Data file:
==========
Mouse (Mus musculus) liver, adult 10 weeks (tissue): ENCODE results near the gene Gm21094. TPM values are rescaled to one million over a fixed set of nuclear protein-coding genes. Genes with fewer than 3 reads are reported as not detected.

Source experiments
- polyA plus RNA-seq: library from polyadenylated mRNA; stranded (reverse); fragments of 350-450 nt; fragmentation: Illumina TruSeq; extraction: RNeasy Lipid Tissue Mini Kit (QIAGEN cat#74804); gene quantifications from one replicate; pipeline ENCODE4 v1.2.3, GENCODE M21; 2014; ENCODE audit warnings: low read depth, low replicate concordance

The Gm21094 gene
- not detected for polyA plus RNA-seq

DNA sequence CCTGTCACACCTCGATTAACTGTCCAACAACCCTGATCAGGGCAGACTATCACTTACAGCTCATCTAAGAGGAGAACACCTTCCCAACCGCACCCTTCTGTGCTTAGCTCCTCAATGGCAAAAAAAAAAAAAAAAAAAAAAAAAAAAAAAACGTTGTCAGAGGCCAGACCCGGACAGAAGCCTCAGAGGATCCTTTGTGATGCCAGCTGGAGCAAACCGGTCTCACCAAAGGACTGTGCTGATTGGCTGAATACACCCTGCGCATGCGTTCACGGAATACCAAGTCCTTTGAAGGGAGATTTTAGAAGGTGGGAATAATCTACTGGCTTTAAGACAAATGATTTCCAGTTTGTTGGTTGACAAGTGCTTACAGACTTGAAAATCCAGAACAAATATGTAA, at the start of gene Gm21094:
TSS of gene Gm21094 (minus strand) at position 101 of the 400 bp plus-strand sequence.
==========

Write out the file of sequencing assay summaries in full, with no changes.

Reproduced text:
Mouse (Mus musculus) liver, adult 10 weeks (tissue): ENCODE results near the gene Gm21094. TPM values are rescaled to one million over a fixed set of nuclear protein-coding genes. Genes with fewer than 3 reads are reported as not detected.

Source experiments
- polyA plus RNA-seq: library from polyadenylated mRNA; stranded (reverse); fragments of 350-450 nt; fragmentation: Illumina TruSeq; extraction: RNeasy Lipid Tissue Mini Kit (QIAGEN cat#74804); gene quantifications from one replicate; pipeline ENCODE4 v1.2.3, GENCODE M21; 2014; ENCODE audit warnings: low read depth, low replicate concordance

The Gm21094 gene
- not detected for polyA plus RNA-seq

DNA sequence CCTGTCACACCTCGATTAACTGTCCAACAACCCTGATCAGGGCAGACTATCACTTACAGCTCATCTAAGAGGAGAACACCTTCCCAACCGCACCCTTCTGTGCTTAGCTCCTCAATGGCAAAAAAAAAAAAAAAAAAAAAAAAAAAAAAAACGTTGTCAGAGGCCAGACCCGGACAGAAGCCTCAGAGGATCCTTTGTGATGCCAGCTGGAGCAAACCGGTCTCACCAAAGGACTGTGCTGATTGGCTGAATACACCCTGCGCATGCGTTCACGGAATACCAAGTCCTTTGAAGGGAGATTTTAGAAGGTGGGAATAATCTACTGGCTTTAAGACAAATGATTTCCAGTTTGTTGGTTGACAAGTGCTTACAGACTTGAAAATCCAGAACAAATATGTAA, at the start of gene Gm21094:
TSS of gene Gm21094 (minus strand) at position 101 of the 400 bp plus-strand sequence.